A clinically not relevant \(\small{\Delta}\) of 30% (leading a fixed range of 70.00 – 142.86%) was acceptable in Europe (in exceptional cases even for AUC) if prespecified in the protocol. A replicate design was not required.^{22} ^{23} ^{24}
A clinically not relevant \(\small{\Delta}\) of 25% for C_{max} (75.00 – 133.33%) was acceptable for the EMA if the study was performed in a replicate design and \(\small{CV_\textrm{wR}>30\%}\).^{25} A clinically not relevant \(\small{\Delta}\) of 25% for C_{max} (75.00 – 133.33%) is currently acceptable in South Africa.^{26}
Hence, this excursion into history may explain the upper cap of scaling in ABEL and the widened limits for the GCC.
I assume that Health Canada’s 66.7 – 150.0% are no more than ‘nice numbers’ – as usual.^{27}
A basic knowledge of R is required. To run the scripts at least version 1.4.8 (20190829) of PowerTOST
is required and 1.5.3 (20210118) suggested.
Any version of R would likely do, though the current release of PowerTOST
was only tested with version 3.6.3 (20200229) and later.
All scripts were run on a Xeon E31245v3 @ 3.40GHz (1/4 cores) 16GB RAM with 64 bit R 4.1.0 on Windows 7.
Note that in all functions of PowerTOST
the arguments (say, the assumed T/Rratio theta0
, the assumed coefficient of variation CV
, etc.) have to be given as ratios and not in percent.
sampleN.scABEL()
gives balanced sequences (i.e., an equal number of subjects is allocated to all sequences). Furthermore, the estimated sample size is the total number of subjects.
All examples deal with studies where the response variables likely follow a lognormal distribution, i.e., we assume a multiplicative model (ratios instead of differences). We work with \(\small{\log_{e}}\)transformed data in order to allow analysis by the ttest (requiring differences).
It may sound picky but ‘sample size calculation’ (as used in most guidelines and alas, in some publications and textbooks) is sloppy terminology. In order to get prospective power (and hence, a sample size), we need five values:
where
In other words, obtaining a sample size is not an exact calculation like \(\small{2\times2=4}\) but always just an estimation.
“Power Calculation – A guess masquerading as mathematics.
Of note, it is extremely unlikely that all assumptions will be exactly realized in a particular study. Hence, calculating retrospective (a.k.a. post hoc, a posteriori) power is not only futile but plain nonsense.^{29}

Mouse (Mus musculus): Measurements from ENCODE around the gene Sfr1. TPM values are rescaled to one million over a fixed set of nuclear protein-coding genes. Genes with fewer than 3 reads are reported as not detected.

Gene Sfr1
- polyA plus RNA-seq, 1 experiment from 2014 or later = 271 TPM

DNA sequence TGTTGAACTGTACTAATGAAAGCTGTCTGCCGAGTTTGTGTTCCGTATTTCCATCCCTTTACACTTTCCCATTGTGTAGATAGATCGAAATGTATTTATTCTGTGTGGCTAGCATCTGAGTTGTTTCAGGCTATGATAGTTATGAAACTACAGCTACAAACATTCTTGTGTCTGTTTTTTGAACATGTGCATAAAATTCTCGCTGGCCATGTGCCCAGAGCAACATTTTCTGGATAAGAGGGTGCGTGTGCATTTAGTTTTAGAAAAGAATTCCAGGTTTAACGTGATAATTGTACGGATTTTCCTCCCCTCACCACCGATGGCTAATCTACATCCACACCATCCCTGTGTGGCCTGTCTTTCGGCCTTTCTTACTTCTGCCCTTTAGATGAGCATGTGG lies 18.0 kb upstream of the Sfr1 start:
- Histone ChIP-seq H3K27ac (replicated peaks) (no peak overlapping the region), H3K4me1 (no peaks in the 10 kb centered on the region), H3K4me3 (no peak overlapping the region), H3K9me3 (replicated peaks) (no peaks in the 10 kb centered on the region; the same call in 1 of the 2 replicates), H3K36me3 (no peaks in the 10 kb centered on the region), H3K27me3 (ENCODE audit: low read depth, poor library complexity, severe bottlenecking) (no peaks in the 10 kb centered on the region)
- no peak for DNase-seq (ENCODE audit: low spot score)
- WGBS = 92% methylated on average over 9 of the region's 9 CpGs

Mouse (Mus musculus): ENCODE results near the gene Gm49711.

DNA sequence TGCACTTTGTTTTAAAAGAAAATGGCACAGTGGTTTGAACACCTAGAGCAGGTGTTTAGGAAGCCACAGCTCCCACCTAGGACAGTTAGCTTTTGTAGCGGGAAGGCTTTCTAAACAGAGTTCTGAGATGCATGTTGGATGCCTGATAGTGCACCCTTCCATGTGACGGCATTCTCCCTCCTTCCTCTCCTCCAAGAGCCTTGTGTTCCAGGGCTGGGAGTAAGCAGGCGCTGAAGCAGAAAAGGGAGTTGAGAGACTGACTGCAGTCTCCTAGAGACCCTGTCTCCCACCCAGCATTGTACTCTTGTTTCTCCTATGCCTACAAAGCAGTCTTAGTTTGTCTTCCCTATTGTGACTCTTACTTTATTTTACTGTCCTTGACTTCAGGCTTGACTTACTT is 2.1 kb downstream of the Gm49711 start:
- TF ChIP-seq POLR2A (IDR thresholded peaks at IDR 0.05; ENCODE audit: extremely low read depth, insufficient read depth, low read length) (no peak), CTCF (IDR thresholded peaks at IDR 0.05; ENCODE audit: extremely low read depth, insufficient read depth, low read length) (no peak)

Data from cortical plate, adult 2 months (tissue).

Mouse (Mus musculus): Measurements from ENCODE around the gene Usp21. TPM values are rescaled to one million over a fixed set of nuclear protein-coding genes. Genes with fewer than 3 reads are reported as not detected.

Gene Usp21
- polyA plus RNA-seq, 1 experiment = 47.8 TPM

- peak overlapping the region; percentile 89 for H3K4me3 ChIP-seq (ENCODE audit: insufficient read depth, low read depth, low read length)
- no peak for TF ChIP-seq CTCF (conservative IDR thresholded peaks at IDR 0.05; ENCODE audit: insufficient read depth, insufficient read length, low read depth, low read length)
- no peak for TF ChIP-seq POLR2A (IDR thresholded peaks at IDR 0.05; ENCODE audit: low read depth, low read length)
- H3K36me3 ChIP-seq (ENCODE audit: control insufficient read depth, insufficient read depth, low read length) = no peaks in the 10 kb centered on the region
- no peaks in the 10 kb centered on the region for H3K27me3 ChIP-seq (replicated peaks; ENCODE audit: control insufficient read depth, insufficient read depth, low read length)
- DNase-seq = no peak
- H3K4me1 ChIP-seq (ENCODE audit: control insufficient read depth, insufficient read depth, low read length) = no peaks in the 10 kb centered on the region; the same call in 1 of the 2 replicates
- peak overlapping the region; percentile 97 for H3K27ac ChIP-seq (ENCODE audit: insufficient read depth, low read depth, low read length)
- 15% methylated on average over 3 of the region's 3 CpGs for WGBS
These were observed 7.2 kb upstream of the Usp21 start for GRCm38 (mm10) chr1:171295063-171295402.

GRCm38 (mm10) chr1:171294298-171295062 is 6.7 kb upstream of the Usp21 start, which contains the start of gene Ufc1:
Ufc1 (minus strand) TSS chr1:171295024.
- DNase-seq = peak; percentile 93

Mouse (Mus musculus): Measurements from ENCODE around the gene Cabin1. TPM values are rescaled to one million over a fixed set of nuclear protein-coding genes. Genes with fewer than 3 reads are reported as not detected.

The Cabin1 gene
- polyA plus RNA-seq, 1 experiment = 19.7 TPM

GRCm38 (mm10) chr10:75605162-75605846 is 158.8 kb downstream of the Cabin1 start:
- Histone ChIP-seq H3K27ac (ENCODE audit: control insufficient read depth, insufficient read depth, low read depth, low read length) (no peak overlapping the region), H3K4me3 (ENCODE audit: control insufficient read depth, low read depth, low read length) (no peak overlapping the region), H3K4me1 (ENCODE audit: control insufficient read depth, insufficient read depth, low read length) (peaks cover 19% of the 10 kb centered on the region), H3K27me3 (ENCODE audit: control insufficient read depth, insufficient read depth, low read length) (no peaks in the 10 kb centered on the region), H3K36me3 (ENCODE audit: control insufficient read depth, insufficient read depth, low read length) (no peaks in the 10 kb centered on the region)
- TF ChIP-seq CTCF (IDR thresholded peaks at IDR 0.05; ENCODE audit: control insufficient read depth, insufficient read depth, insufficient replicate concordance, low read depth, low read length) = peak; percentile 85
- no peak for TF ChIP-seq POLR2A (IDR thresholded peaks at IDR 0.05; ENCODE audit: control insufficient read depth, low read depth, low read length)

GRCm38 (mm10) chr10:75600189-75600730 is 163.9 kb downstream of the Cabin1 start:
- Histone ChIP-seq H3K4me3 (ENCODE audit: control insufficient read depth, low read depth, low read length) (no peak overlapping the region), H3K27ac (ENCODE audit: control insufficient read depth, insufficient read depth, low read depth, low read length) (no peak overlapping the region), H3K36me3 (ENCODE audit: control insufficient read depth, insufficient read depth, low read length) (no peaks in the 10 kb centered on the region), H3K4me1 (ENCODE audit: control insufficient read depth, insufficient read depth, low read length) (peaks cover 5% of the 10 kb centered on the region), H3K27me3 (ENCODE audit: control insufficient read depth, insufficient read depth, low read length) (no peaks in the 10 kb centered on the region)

Since generally the withinsubject variability \(\small{CV_\textrm{w}}\) is smaller than the betweensubject variability \(\small{CV_\textrm{b}}\), crossover studies are so popular. Of note, there is no relationship between \(\small{CV_\textrm{w}}\) and \(\small{CV_\textrm{b}}\). An example are drugs which are subjected to polymorphic metabolism. For these drugs \(\small{CV_\textrm{w}\ll CV_\textrm{b}}\).
Except for Health Canada (where a mixedeffects model is required) the recommended evaluation by an ANOVA assumes homoscedasticity (\(\small{CV_\textrm{wR}=CV_\textrm{wT}}\)), which is – more often than not – wrong.
It is a prerequisite that no carryover from one period to the next exists. Only then the comparison of treatments will be unbiased.^{30} Carryover is elaborated in another article.
Studies in a replicate design can be not only performed in healthy volunteers but also in patients with a stable disease (e.g., asthma).
The sample size cannot be directly estimated,
in SABE only power simulated for an already given sample size.
“Power. That which statisticians are always calculating but never have.
Let’s start with PowerTOST
.
The sample size functions’ defaults are:
Argument  Default  Meaning 

alpha

0.05

Nominal level of the test. 
targetpower

0.80

Target (desired) power. 
theta0

0.90

Assumed T/Rratio. 
theta1

0.80

Lower BElimit in ABE and lower PEconstraint in ABEL. 
theta2

1.25

Upper BElimit in ABE and upper PEconstraint in ABEL. 
design

"2x3x3"

Treatments × Sequences × Periods. 
regulator

"EMA"

Guess… 
nsims

1e05

Number of simulations. 
print

TRUE

Output to the console. 
details

TRUE

Show regulatory settings and sample size search. 
setseed

TRUE

Set a fixed seed (recommended for reproducibility). 
For a quick overview of the regulatory limits use the function scABEL()
– for once in percent according to the guidelines.
df1 < data.frame(regulator = "EMA", CV = c(30, 50),
L = NA, U = NA,
cap = c("lower", "upper"))
df2 < data.frame(regulator = "HC",
CV = c(30, 57.382),
L = NA, U = NA,
cap = c("lower", "upper"))
for (i in 1:2) {
df1[i, 3:4] < sprintf("%.2f%%", 100*scABEL(df1$CV[i]/100))
df2[i, 3:4] < sprintf("%.1f%%", 100*scABEL(df2$CV[i]/100,
regulator = "HC"))
}
df1$CV < sprintf("%.3f%%", df1$CV)
df2$CV < sprintf("%.3f%%", df2$CV)
if (packageVersion("PowerTOST") >= "1.5.3") {
df3 < data.frame(regulator = "GCC",
CV = c(30, 50), L = NA, U = NA,
cap = c("lower", "  "))
for (i in 1:2) {
df3[i, 3:4] < sprintf("%.2f%%", 100*scABEL(df3$CV[i]/100,
regulator="GCC"))
}
df3$CV < sprintf("%.3f%%", df3$CV)
}
if (packageVersion("PowerTOST") >= "1.5.3") {
print(df1, row.names = F); print(df2, row.names = F); print(df3, row.names = F)
} else {
print(df1, row.names = F); print(df2, row.names = F)
}
# regulator CV L U cap
# EMA 30.000% 80.00% 125.00% lower
# EMA 50.000% 69.84% 143.19% upper
# regulator CV L U cap
# HC 30.000% 80.0% 125.0% lower
# HC 57.382% 66.7% 150.0% upper
# regulator CV L U cap
# GCC 30.000% 80.00% 125.00% lower
# GCC 50.000% 75.00% 133.33% 
The sample size functions of PowerTOST
use a modification of Zhang’s method^{31} for the first guess.
# Note that theta0 = 0.90 is the default
sampleN.scABEL(CV = 0.45, targetpower = 0.80,
design = "2x2x4", details = TRUE)
#
# +++++++++++ scaled (widened) ABEL +++++++++++
# Sample size estimation
# (simulation based on ANOVA evaluation)
# 
# Study design: 2x2x4 (4 period full replicate)
# logtransformed data (multiplicative model)